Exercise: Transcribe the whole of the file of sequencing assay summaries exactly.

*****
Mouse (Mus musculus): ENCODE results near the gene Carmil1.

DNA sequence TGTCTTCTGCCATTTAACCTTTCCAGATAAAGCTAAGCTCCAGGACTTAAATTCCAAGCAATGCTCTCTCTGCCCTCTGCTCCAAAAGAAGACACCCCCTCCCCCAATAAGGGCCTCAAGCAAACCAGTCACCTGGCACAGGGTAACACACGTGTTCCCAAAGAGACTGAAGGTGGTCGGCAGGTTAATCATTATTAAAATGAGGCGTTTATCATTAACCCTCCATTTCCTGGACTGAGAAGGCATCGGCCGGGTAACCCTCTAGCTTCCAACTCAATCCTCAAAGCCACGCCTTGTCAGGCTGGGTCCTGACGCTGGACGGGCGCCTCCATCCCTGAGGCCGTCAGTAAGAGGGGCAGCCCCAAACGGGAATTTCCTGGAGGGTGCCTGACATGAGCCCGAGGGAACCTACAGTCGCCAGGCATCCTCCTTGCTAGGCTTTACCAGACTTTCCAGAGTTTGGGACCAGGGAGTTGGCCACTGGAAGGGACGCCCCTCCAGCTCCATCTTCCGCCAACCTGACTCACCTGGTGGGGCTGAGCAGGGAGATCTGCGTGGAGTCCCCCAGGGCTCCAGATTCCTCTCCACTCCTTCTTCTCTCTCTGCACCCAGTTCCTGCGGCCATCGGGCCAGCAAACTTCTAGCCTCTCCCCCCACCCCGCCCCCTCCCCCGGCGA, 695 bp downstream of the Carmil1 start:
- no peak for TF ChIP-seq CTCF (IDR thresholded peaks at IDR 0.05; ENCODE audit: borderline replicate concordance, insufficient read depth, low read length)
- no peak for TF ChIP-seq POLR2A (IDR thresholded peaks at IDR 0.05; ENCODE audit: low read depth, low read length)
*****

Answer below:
Mouse (Mus musculus): ENCODE results near the gene Carmil1.

DNA sequence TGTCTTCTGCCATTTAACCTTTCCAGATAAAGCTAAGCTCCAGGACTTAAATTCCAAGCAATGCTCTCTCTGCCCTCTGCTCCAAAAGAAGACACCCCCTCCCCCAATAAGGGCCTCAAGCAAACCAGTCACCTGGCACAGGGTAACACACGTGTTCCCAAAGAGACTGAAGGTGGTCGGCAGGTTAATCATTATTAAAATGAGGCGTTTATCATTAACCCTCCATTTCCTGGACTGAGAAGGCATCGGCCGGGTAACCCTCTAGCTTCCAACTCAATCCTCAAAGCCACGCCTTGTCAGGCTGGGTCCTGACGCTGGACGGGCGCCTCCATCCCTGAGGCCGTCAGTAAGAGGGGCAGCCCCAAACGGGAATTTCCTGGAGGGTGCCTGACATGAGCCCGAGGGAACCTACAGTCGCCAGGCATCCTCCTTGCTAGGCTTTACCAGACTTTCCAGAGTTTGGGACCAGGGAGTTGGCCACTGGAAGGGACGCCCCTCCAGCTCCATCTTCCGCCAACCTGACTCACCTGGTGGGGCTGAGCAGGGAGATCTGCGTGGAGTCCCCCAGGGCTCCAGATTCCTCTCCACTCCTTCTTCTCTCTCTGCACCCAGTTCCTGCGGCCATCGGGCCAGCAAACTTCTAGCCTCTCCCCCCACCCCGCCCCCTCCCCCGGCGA, 695 bp downstream of the Carmil1 start:
- no peak for TF ChIP-seq CTCF (IDR thresholded peaks at IDR 0.05; ENCODE audit: borderline replicate concordance, insufficient read depth, low read length)
- no peak for TF ChIP-seq POLR2A (IDR thresholded peaks at IDR 0.05; ENCODE audit: low read depth, low read length)